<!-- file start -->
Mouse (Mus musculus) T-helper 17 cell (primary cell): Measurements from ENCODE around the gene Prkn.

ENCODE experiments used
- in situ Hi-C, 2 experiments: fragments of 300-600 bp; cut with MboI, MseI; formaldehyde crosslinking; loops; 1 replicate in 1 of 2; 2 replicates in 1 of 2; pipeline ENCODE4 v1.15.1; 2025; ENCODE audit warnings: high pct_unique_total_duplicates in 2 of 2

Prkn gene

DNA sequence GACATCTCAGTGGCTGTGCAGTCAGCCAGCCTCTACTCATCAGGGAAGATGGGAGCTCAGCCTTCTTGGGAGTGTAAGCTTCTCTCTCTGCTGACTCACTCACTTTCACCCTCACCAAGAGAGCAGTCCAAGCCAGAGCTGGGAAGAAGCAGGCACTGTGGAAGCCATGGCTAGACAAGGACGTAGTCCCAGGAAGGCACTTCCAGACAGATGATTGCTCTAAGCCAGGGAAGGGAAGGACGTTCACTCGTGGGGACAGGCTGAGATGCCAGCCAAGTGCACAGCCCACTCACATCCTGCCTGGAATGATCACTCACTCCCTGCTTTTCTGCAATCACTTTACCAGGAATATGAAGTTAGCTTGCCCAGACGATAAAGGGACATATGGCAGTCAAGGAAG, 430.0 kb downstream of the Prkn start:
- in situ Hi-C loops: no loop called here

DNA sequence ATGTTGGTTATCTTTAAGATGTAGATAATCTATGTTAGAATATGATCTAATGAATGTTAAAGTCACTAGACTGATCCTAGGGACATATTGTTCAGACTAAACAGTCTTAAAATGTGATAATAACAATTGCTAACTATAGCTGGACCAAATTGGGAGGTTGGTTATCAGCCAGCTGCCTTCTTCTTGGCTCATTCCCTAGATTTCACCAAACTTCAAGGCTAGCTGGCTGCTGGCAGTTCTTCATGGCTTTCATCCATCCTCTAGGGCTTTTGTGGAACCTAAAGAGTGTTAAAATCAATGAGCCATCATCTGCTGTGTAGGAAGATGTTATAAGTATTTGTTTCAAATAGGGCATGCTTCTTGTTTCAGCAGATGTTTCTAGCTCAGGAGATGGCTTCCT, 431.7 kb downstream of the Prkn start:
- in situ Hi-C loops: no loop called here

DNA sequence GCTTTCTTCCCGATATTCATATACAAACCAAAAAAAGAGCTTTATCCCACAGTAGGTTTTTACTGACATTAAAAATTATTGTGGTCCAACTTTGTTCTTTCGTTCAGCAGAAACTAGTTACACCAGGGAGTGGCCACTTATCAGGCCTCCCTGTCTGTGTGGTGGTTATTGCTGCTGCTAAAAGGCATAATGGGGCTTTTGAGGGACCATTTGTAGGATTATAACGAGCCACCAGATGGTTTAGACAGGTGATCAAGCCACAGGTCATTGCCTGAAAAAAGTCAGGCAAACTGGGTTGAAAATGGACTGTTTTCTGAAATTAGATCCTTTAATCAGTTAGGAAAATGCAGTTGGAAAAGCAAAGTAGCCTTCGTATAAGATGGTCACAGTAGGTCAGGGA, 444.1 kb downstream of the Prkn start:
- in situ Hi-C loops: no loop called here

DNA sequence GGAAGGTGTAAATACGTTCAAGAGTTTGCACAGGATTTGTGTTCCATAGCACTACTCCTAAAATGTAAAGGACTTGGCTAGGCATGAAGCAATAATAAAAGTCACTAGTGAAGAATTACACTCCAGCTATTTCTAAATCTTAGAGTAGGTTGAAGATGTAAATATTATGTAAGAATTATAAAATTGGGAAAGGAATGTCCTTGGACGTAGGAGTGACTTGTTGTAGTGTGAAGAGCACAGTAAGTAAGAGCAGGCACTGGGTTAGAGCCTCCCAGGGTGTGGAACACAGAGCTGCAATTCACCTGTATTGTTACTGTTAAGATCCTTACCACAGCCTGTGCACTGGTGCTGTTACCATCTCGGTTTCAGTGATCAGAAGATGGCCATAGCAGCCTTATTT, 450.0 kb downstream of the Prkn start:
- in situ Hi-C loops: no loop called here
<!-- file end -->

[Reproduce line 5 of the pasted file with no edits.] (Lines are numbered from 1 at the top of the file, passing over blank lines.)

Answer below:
DNA sequence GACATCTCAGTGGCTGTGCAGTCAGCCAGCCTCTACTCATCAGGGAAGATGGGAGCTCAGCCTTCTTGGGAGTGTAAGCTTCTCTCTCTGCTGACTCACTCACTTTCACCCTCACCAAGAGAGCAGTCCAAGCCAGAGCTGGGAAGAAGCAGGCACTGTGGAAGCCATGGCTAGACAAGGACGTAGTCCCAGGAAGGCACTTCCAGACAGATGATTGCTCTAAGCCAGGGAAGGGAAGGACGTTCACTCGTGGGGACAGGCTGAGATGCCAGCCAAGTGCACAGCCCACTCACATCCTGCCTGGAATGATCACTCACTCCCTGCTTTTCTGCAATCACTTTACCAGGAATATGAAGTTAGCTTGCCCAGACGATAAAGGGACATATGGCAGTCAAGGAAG, 430.0 kb downstream of the Prkn start: